By Vivian Lehrer Stadlin – 4/14/2021
I recently finished the single most important book I’ve ever read: “The Overstory,” the Pulitzer-Prize-winning novel by Richard Powers. It’s a compelling, beautiful read — if you get no further in this article, here is my strongest book recommendation.
Without spoilers, I can say “The Overstory” catalyzed for me a worldview shift that was more healing and clarifying than years of therapy. I feel it now in my heart as much as my head: The natural world, of which we humans are just one part, is far more intelligent and alive than I realized. And the individualistic, commodifying mindset predominant in our society — in which we see the rest of the natural world as “our resources,” think of humans as the source of all meaning, and endlessly aim for convenience, growth and material affluence — is unsustainable to the point that our species may cease to exist, sooner rather than later.
I was surprised to be so gobsmacked by this book, as I already considered myself fairly savvy about climate change and the existential crisis we face. But by helping me see from the expanded time scale of trees, the book reframed “normal” for me. The “ordinary” cities, highways, strip malls and backyards I’ve seen since birth are, in fact, stretches of clearcut forest just a few hundred years old — a bare microsecond, evolutionarily speaking. Amazing as Weavers Way is, there is nothing normal about being able to get food and goods from anywhere in the world delivered to my doorstep in two days.
“The Overstory” suggests that if the earth’s four-billion-year history were a 24-hour day, anatomically modern humans don’t come onto the scene until four seconds to midnight, and the first cave paintings don’t appear until one second is left.
“And in a thousandth of a click of the second hand,” Powers writes, “life solves the mystery of DNA and starts to map the tree of life itself. By midnight, most of the globe is converted to row crops for the care and feeding of one species. And that’s when the tree of life becomes something else again. That’s when the giant trunk starts to teeter.”
Over the past few hundred years, he continues, we’ve been “cashing in a billion years of planetary savings bonds and blowing it on assorted bling.”
A character in “The Overstory” reflects that the “greatest flaw of the [human] species is its overwhelming tendency to mistake agreement for truth…. We’re all operating in a dense fog of mutual reinforcement. Our thoughts are shaped primarily by legacy hardware that evolved to assume that everyone else must be right.”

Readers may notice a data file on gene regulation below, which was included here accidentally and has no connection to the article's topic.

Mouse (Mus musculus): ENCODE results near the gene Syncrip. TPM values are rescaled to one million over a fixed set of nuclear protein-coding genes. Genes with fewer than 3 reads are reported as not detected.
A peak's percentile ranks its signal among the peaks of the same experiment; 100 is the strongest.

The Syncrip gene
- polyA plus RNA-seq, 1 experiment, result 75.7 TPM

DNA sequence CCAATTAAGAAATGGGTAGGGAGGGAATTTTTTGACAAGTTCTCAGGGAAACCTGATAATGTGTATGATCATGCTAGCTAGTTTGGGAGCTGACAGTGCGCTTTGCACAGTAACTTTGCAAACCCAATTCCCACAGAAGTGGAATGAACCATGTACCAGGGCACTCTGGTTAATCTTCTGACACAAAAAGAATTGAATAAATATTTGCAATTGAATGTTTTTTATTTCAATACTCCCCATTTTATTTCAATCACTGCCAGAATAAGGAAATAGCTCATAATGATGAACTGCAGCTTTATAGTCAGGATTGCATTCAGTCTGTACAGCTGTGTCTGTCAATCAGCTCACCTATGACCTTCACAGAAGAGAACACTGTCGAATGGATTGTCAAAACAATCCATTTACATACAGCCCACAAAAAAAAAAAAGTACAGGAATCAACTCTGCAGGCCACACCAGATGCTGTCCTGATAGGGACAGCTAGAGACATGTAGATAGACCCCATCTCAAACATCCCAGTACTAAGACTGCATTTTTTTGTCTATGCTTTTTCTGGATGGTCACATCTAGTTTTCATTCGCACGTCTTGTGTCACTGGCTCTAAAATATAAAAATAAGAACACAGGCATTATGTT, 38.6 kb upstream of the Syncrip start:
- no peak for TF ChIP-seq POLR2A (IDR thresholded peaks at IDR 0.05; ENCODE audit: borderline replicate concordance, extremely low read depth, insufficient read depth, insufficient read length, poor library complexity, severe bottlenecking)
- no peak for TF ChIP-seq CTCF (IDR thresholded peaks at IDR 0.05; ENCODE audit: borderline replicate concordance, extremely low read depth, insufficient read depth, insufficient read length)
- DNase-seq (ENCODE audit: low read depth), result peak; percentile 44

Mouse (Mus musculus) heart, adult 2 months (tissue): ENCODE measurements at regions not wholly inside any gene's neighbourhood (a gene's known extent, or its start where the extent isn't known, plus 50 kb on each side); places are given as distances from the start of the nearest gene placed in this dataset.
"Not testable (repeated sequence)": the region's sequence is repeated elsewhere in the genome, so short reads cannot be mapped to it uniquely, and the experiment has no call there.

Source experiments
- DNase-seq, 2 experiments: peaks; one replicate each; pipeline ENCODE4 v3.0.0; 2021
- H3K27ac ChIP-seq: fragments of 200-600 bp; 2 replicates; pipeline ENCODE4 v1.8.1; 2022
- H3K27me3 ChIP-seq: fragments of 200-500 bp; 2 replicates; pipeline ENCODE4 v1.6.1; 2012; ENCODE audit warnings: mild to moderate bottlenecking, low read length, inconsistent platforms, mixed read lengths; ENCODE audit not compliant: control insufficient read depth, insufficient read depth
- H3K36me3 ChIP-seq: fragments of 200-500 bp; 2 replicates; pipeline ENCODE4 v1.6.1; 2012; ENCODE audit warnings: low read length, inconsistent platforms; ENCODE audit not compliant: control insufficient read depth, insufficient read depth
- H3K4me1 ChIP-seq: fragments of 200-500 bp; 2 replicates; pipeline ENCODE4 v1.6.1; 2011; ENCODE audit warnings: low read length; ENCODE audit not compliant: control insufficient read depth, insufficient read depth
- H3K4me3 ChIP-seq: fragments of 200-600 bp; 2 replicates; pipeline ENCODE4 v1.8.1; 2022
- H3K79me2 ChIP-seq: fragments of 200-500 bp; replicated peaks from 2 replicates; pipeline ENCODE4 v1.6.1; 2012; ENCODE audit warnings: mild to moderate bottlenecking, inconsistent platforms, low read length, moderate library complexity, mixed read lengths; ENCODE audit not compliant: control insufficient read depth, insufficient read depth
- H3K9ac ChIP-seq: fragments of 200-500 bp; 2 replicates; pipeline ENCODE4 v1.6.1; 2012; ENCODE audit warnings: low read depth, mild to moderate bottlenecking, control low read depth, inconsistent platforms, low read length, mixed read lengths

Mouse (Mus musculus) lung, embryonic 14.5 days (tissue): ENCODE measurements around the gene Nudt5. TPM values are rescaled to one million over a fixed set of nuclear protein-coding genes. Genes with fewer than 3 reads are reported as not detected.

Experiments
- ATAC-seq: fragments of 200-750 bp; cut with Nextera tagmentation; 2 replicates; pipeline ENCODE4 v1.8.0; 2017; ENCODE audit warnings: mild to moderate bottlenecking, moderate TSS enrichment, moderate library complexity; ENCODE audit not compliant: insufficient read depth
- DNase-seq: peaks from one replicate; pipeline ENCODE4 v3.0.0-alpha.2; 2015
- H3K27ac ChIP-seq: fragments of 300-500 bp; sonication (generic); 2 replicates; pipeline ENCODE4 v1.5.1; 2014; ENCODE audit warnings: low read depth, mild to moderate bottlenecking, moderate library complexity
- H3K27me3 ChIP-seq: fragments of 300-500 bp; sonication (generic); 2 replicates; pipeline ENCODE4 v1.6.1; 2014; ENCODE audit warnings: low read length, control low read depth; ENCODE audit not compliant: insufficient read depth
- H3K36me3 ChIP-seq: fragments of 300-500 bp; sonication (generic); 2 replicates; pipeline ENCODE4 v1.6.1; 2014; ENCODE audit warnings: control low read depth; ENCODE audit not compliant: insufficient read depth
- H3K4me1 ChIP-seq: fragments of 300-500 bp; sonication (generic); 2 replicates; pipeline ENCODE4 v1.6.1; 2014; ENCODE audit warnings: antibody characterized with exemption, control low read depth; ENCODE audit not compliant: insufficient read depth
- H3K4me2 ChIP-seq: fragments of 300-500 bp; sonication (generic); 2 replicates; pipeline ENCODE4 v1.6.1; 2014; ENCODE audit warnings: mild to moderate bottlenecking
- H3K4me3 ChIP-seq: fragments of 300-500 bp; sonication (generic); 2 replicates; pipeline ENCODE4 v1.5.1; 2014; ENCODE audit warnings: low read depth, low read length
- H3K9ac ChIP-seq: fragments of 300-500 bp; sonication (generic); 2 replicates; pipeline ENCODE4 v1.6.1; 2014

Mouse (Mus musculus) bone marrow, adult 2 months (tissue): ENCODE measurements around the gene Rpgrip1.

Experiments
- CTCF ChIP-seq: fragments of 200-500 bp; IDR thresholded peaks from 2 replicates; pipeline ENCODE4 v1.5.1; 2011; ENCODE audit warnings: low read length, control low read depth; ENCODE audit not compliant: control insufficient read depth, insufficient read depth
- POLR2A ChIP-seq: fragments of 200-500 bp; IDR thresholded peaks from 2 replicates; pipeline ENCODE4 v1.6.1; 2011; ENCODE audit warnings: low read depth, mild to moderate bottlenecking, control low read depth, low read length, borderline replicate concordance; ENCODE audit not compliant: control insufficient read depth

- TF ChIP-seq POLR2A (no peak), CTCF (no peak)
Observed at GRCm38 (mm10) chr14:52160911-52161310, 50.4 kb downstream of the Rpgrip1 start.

Taking this cue, I want to signalboost Power’s insight that now feels obvious: “We’ve been looting natural capital and hiding the costs. But the bill is coming, and we won’t be able to pay.”
Many people don’t realize that the current pandemic is part of our looting bill. In a recent GQ magazine interview, Powers was asked how it was that he’d been able to predict this pandemic. He explained that for both the current pandemic and the SARS-1 pandemic in 2003, the vector was animals whose behaviors had changed because of habitat loss. “It’s not prophecy; it’s memory,” he said.
As we continue decimating forests and other animal habitats, we will shake free further novel viruses. Powers added that we’re lucky COVID-19 hasn’t proven even deadlier. “Not many people realize we’ve dodged a bullet,” he said, referring to other human-unleashed viruses and blights that had 100% mortality rates for plant and animal species.
Do I really believe any action I take will be able to slow, let alone stop, our belief in human exceptionalism and human dominance? The world’s population is rising by the population of Des Moines each day, according to World Population Balance. Humans aren’t evolved to think on long time scales. Species, forests and potable water continue to disappear. Fossil fuel use continues to climb. We have forgotten how to live in this world.
But I like Bill McKibben’s philosophy in the intro to his new book, “Falter: Has the Human Game Begun to Play Itself Out?” He writes, “I live in a state of engagement, not despair.”
One personal silver lining to the pandemic, which I acknowledge comes from my tremendous privilege, has been a shift from commodity culture — where success is largely defined by what we own, and we receive messages of, “Be all you can be! The world is your oyster!” — to a way of living more where I am. I’m enjoying cooking meals, being with family, and walking in the woods. The more meaning I can derive from community and connection, with people and other life forms, the more fully human I feel.
This is why my family and I switched our utilities suppliers from PGW and PECO to The Energy Co-op, so that the gas and electricity in our home comes from more renewable sources. We’re investing in gentler, more hopeful technologies.
The odds for our species may be increasingly long, but I consider the human game to be worth playing as inclusively as possible. Joining the Energy Co-op is one of the more impactful actions I can take in this direction. And I like that switching was extremely easy. I signed up on their website, but I still get my bills and autopay from PGW and PECO. There are no new online accounts; and there’s no increased risk of service interruptions or other issues.
What makes “The Overstory’’ ultimately healing, even in the face of bleak truths, is how it helps us feel our place in the larger family of beings and in a larger scope of time. So I aspire to use my Energy Co-op energy in line with this idea from the book: “When you cut down a tree, what you make from it should be at least as miraculous as what you cut down.”
Originally published in Weavers Way Co-op’s The Shuttle, April 2021